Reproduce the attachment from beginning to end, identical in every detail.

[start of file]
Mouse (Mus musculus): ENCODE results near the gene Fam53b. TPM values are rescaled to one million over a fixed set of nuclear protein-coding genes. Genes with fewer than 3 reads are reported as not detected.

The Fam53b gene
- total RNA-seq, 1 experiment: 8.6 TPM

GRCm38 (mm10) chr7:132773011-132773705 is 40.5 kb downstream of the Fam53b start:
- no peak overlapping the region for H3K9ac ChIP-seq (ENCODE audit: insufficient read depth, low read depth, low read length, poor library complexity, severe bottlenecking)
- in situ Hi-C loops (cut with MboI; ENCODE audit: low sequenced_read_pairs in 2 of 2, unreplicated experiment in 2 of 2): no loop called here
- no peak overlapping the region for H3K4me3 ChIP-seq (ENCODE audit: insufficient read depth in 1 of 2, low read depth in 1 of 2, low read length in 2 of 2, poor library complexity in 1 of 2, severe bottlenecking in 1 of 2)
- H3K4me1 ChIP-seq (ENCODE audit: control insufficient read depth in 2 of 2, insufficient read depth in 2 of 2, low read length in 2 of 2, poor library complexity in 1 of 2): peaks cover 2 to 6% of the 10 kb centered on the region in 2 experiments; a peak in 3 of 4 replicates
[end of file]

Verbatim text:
Mouse (Mus musculus): ENCODE results near the gene Fam53b. TPM values are rescaled to one million over a fixed set of nuclear protein-coding genes. Genes with fewer than 3 reads are reported as not detected.

The Fam53b gene
- total RNA-seq, 1 experiment: 8.6 TPM

GRCm38 (mm10) chr7:132773011-132773705 is 40.5 kb downstream of the Fam53b start:
- no peak overlapping the region for H3K9ac ChIP-seq (ENCODE audit: insufficient read depth, low read depth, low read length, poor library complexity, severe bottlenecking)
- in situ Hi-C loops (cut with MboI; ENCODE audit: low sequenced_read_pairs in 2 of 2, unreplicated experiment in 2 of 2): no loop called here
- no peak overlapping the region for H3K4me3 ChIP-seq (ENCODE audit: insufficient read depth in 1 of 2, low read depth in 1 of 2, low read length in 2 of 2, poor library complexity in 1 of 2, severe bottlenecking in 1 of 2)
- H3K4me1 ChIP-seq (ENCODE audit: control insufficient read depth in 2 of 2, insufficient read depth in 2 of 2, low read length in 2 of 2, poor library complexity in 1 of 2): peaks cover 2 to 6% of the 10 kb centered on the region in 2 experiments; a peak in 3 of 4 replicates